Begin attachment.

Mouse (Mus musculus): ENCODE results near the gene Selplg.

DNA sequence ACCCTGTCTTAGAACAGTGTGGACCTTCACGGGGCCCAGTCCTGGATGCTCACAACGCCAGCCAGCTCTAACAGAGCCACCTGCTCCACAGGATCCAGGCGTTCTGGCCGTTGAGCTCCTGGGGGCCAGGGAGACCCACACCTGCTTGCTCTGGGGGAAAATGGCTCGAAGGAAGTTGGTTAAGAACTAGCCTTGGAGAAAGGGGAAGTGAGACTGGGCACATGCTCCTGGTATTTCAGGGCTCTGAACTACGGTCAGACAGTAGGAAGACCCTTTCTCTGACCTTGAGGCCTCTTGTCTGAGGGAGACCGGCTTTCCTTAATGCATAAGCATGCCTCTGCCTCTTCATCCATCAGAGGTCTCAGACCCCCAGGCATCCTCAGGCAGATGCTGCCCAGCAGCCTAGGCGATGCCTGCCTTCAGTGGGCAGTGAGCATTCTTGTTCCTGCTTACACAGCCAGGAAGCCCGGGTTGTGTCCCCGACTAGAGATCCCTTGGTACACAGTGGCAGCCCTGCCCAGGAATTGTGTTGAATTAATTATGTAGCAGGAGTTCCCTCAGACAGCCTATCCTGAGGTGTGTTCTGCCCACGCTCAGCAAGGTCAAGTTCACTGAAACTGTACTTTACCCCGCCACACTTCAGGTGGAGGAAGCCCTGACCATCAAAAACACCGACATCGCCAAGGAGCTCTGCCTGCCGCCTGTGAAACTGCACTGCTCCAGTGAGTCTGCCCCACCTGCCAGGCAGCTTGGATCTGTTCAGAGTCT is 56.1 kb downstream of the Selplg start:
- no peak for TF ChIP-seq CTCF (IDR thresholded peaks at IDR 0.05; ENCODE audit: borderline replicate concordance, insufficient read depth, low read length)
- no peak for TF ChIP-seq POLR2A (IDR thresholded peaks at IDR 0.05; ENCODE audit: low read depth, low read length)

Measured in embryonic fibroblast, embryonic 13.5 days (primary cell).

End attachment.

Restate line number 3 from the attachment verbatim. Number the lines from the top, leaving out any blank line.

- no peak for TF ChIP-seq CTCF (IDR thresholded peaks at IDR 0.05; ENCODE audit: borderline replicate concordance, insufficient read depth, low read length)